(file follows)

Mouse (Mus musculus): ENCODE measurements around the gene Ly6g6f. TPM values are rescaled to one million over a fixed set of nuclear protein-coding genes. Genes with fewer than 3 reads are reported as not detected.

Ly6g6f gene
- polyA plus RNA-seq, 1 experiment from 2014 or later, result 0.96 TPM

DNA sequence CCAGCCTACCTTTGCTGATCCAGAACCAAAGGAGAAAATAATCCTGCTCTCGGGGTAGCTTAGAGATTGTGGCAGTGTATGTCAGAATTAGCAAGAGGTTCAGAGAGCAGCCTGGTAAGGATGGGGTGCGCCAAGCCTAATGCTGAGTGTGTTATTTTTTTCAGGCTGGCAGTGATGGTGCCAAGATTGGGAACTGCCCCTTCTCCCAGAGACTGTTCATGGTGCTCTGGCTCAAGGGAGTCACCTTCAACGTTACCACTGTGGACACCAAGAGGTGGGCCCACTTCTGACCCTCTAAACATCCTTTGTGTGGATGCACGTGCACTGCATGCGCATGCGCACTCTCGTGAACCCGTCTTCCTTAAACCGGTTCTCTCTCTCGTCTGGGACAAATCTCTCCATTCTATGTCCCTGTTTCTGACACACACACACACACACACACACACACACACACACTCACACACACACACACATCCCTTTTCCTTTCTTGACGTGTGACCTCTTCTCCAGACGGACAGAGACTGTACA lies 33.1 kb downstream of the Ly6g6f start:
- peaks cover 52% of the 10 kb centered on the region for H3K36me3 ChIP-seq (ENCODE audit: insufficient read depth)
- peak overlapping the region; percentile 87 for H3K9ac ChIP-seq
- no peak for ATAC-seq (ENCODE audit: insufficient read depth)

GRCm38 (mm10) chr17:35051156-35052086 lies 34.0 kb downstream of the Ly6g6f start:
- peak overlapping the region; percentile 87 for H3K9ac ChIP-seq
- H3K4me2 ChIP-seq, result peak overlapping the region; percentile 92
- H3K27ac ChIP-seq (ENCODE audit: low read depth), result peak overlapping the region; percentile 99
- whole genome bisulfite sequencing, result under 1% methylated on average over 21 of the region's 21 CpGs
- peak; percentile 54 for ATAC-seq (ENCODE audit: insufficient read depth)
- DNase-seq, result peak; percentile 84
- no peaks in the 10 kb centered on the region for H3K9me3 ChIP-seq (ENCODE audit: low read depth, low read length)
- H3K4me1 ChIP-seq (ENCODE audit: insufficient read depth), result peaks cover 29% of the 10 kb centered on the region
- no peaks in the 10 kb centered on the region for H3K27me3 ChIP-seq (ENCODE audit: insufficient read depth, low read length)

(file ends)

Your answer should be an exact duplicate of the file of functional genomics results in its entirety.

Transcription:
Mouse (Mus musculus): ENCODE measurements around the gene Ly6g6f. TPM values are rescaled to one million over a fixed set of nuclear protein-coding genes. Genes with fewer than 3 reads are reported as not detected.

Ly6g6f gene
- polyA plus RNA-seq, 1 experiment from 2014 or later, result 0.96 TPM

DNA sequence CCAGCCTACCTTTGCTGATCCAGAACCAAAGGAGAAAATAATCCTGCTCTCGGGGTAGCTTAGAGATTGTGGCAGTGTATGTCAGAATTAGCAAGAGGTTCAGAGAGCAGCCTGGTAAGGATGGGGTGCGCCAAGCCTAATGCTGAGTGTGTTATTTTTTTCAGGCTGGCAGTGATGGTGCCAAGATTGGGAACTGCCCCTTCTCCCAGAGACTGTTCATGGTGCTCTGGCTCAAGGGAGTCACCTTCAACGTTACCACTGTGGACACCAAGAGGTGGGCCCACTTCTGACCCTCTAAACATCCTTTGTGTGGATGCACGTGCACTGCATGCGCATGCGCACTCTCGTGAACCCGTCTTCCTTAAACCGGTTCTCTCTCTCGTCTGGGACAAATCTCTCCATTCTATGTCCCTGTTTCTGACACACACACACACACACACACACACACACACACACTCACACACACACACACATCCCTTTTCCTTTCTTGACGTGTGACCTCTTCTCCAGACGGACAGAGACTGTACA lies 33.1 kb downstream of the Ly6g6f start:
- peaks cover 52% of the 10 kb centered on the region for H3K36me3 ChIP-seq (ENCODE audit: insufficient read depth)
- peak overlapping the region; percentile 87 for H3K9ac ChIP-seq
- no peak for ATAC-seq (ENCODE audit: insufficient read depth)

GRCm38 (mm10) chr17:35051156-35052086 lies 34.0 kb downstream of the Ly6g6f start:
- peak overlapping the region; percentile 87 for H3K9ac ChIP-seq
- H3K4me2 ChIP-seq, result peak overlapping the region; percentile 92
- H3K27ac ChIP-seq (ENCODE audit: low read depth), result peak overlapping the region; percentile 99
- whole genome bisulfite sequencing, result under 1% methylated on average over 21 of the region's 21 CpGs
- peak; percentile 54 for ATAC-seq (ENCODE audit: insufficient read depth)
- DNase-seq, result peak; percentile 84
- no peaks in the 10 kb centered on the region for H3K9me3 ChIP-seq (ENCODE audit: low read depth, low read length)
- H3K4me1 ChIP-seq (ENCODE audit: insufficient read depth), result peaks cover 29% of the 10 kb centered on the region
- no peaks in the 10 kb centered on the region for H3K27me3 ChIP-seq (ENCODE audit: insufficient read depth, low read length)